Eating just one slice of bacon a day halves your risk of developing dementia, study finds.
And the danger increases regardless of other factors, such as a genetic tendency to be affected.
The results, based on the analysis of genetic and health data from 500,000 people, show that eating 25g of processed meat – the equivalent of a rasher – increases the risk of dementia by 44%.
But unprocessed meat, like beef, pork and veal, has been shown to protect against the disease.
Eating just 50g per day reduces the risk by almost a fifth.
Researcher Huifeng Zhang said, “This adds to the growing body of evidence linking the consumption of processed meat to an increased risk of a range of noncommunicable diseases.”
The University of Leeds team looked at the details of the UK Biobank database on Britons aged 40 to 69 between 2006 and 2010.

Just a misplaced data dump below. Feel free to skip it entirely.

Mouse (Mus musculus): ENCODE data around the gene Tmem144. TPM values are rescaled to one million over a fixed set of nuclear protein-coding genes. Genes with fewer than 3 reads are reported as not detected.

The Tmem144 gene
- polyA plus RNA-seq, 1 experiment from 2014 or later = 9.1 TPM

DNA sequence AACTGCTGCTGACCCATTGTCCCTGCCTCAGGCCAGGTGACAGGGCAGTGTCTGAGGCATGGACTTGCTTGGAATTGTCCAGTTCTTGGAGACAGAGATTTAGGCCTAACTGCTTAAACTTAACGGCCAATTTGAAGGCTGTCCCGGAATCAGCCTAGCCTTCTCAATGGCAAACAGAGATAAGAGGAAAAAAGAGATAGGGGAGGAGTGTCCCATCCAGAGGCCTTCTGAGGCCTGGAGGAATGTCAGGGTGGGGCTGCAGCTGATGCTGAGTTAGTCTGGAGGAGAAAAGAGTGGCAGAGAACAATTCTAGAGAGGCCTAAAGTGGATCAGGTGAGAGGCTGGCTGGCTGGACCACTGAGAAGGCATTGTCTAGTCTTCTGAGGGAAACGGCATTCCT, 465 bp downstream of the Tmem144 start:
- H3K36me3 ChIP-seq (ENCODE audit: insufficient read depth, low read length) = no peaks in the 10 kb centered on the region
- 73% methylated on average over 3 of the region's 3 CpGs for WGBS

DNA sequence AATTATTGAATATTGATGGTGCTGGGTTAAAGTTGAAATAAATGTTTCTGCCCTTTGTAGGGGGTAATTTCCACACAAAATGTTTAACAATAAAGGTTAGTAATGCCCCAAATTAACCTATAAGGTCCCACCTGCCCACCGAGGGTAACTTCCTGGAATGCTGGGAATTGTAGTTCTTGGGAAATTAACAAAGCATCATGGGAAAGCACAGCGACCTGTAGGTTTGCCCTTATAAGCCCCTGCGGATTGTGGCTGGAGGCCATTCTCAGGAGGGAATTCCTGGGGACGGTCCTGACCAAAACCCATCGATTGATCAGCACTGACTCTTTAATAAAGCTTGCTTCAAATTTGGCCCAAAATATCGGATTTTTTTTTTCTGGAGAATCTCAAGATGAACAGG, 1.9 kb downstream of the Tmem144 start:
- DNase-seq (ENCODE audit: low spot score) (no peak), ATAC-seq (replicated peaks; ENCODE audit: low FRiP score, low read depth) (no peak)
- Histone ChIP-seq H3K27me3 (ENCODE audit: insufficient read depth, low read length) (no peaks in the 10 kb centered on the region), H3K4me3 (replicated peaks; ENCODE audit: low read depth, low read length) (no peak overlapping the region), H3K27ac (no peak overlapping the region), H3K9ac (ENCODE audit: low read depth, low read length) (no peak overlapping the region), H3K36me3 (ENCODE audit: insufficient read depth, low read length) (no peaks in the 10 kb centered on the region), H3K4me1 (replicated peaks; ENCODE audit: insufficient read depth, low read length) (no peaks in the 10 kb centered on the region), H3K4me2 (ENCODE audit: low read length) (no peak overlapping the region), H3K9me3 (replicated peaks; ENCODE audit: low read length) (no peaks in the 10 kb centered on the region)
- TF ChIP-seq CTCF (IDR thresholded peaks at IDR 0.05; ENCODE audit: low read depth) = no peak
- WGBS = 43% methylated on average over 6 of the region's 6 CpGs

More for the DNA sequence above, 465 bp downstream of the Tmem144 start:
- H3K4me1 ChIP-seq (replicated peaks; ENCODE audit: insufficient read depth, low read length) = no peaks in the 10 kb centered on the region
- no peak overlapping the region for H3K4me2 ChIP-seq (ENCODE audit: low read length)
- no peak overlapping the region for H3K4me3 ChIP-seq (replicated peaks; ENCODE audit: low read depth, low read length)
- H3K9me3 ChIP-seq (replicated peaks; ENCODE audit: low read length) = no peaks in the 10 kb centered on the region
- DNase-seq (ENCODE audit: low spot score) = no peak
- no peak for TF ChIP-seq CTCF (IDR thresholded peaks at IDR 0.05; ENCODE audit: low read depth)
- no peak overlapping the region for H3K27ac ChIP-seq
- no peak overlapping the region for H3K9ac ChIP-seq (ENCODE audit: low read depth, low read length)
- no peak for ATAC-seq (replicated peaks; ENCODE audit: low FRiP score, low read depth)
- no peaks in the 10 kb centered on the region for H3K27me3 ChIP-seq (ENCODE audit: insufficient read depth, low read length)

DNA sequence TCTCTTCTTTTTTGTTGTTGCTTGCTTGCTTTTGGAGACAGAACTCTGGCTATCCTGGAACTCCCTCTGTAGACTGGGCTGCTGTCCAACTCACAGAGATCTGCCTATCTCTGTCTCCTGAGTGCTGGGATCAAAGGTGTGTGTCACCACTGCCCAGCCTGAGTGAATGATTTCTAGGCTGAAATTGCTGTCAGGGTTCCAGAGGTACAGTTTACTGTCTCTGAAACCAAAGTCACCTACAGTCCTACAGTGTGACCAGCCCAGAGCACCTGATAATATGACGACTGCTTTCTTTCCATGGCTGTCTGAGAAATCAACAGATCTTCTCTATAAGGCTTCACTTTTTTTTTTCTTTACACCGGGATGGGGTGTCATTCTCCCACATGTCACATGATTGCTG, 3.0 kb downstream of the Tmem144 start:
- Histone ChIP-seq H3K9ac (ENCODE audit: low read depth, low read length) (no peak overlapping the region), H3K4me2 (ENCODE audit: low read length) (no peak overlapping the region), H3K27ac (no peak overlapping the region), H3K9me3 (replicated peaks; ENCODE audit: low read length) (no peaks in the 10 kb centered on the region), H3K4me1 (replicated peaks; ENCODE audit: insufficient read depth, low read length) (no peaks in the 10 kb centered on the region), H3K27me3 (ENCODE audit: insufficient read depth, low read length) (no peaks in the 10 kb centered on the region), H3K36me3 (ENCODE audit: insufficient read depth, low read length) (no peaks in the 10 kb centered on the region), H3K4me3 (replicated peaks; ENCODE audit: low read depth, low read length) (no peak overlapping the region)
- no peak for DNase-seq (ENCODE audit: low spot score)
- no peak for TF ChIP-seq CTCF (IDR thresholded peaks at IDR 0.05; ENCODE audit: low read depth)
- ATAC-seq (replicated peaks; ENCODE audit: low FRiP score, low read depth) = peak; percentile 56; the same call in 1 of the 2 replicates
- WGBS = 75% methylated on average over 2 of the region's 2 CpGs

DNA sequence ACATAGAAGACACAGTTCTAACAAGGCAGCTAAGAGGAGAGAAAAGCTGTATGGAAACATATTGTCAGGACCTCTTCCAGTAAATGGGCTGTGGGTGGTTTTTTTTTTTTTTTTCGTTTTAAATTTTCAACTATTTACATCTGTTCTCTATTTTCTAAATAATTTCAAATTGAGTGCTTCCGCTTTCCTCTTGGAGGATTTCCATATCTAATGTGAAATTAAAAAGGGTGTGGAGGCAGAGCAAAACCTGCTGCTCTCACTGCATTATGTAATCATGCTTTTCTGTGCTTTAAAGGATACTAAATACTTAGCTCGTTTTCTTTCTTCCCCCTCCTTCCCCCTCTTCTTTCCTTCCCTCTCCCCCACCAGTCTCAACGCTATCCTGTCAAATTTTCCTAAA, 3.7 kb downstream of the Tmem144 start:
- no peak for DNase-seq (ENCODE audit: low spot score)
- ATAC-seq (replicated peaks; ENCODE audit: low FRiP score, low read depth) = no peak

This included how often they munched on meat products.
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Over an average of eight years, nearly 2,900 cases of dementia, including Azheimer’s disease, have occurred – most often in men.
People with the disease also tended to be less educated, smoke, be overweight, and eat more junk food and fewer fruits and vegetables.
Professor Janet Cade, who oversaw the research, said, “Anything we can do to explore potential risk factors for dementia can help us reduce rates of this debilitating disease.”
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